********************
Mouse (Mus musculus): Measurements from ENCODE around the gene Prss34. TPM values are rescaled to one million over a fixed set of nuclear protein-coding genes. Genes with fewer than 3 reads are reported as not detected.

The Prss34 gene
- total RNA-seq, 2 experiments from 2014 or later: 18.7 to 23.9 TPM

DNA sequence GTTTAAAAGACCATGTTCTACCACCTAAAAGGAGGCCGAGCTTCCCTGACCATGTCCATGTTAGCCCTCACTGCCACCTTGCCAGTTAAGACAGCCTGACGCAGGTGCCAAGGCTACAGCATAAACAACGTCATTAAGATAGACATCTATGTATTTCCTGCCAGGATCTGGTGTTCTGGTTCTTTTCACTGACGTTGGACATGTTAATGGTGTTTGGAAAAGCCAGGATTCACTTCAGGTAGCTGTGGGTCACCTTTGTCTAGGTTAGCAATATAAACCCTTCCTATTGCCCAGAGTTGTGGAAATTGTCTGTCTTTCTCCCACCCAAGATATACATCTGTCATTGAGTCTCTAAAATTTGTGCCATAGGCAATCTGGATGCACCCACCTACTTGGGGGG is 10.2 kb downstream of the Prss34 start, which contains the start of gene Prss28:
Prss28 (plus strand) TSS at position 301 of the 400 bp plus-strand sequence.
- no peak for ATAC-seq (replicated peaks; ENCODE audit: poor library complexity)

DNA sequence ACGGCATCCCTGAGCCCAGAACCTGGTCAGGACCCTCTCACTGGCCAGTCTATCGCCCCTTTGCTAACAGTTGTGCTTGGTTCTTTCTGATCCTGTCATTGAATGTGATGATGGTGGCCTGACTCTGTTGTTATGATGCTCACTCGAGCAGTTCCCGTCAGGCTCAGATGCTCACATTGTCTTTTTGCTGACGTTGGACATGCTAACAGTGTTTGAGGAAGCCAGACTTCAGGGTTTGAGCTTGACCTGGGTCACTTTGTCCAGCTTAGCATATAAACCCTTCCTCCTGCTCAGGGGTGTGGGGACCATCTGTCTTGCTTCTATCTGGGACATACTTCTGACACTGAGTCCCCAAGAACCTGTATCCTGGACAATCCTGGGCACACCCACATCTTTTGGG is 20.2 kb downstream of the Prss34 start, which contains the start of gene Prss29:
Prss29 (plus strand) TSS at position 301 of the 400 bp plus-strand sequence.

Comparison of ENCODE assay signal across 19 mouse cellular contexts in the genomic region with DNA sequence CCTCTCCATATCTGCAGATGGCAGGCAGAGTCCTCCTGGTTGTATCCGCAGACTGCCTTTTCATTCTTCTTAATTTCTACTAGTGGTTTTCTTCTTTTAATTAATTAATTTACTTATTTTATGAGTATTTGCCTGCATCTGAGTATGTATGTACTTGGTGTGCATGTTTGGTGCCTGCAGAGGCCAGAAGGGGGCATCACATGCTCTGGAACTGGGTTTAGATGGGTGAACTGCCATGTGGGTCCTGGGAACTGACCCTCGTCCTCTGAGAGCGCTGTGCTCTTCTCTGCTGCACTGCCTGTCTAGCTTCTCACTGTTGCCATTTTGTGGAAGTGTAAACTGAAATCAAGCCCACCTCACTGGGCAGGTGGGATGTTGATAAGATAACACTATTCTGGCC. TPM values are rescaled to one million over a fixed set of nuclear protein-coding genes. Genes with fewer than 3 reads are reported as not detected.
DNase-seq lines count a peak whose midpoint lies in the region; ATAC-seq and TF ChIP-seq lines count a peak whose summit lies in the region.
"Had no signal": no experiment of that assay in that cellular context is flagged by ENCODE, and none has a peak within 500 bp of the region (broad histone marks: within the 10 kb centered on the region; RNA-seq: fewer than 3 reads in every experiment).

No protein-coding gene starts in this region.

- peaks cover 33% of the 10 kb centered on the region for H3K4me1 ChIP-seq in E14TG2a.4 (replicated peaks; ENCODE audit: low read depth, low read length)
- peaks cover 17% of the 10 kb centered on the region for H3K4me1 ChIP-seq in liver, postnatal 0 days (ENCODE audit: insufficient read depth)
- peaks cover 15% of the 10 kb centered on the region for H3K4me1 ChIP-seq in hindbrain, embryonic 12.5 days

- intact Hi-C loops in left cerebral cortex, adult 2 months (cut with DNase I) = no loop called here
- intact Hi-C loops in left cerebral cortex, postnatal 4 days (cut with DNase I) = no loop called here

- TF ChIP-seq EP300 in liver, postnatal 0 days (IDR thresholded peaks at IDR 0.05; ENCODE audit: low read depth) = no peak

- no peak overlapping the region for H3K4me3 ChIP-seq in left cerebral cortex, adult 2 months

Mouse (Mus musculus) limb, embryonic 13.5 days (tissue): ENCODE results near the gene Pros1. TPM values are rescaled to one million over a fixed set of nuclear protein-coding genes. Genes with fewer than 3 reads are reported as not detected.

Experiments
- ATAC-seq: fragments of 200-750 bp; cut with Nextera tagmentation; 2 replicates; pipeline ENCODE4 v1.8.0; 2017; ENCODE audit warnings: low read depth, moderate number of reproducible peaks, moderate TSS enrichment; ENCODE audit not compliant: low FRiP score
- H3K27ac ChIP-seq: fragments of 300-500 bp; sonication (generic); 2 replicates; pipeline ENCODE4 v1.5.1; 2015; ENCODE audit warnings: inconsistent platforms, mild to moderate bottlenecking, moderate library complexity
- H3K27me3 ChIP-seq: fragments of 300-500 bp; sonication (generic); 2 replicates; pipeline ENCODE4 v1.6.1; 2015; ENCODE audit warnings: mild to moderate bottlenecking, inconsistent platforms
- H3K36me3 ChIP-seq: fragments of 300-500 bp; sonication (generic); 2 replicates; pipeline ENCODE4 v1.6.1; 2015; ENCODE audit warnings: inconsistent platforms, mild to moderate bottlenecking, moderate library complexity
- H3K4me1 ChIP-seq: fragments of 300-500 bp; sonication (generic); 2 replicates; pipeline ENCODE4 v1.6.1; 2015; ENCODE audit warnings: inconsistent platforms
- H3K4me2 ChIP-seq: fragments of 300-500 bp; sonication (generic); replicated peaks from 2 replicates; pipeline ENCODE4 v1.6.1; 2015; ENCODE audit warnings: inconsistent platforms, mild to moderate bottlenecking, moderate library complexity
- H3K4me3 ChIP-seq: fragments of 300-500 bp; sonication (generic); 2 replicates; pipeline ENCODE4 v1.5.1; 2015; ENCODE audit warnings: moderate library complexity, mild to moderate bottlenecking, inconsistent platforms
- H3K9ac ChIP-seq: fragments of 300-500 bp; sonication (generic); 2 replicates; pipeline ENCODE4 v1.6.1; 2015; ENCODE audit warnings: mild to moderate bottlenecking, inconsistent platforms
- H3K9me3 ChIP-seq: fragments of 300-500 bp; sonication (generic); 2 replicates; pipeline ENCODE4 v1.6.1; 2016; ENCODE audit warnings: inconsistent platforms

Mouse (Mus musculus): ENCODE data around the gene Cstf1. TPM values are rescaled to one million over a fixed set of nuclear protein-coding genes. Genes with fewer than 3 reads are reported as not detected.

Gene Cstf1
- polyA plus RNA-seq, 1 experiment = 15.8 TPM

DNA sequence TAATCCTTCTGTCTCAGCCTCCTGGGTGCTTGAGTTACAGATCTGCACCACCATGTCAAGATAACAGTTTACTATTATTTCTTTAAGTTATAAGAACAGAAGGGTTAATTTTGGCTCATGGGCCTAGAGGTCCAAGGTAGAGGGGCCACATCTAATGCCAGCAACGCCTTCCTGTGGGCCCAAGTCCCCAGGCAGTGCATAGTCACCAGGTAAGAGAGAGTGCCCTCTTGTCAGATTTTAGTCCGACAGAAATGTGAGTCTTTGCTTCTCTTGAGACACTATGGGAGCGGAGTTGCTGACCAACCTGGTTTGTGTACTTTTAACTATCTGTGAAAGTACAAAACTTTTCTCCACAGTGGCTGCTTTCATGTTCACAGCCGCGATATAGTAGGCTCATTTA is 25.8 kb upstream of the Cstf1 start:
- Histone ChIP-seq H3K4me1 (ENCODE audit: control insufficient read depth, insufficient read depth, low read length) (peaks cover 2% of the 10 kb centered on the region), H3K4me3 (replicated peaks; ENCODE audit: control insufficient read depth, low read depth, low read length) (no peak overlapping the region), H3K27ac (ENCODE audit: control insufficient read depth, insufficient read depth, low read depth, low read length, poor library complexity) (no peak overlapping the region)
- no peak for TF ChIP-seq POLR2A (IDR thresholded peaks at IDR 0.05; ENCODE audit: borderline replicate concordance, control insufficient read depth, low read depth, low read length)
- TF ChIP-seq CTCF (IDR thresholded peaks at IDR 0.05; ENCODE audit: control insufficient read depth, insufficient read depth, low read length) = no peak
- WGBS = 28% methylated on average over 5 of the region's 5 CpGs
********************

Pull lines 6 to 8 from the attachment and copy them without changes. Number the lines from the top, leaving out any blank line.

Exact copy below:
- no peak for ATAC-seq (replicated peaks; ENCODE audit: poor library complexity)

DNA sequence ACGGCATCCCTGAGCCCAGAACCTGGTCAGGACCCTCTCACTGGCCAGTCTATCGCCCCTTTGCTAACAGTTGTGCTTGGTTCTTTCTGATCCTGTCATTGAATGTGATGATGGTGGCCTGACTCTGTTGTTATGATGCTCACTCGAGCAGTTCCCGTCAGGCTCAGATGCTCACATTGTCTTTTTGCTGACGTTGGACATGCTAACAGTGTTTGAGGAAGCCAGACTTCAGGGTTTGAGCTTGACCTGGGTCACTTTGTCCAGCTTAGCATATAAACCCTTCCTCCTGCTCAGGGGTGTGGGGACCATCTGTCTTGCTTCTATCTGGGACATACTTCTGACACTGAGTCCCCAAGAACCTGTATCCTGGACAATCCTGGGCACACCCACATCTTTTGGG is 20.2 kb downstream of the Prss34 start, which contains the start of gene Prss29:
Prss29 (plus strand) TSS at position 301 of the 400 bp plus-strand sequence.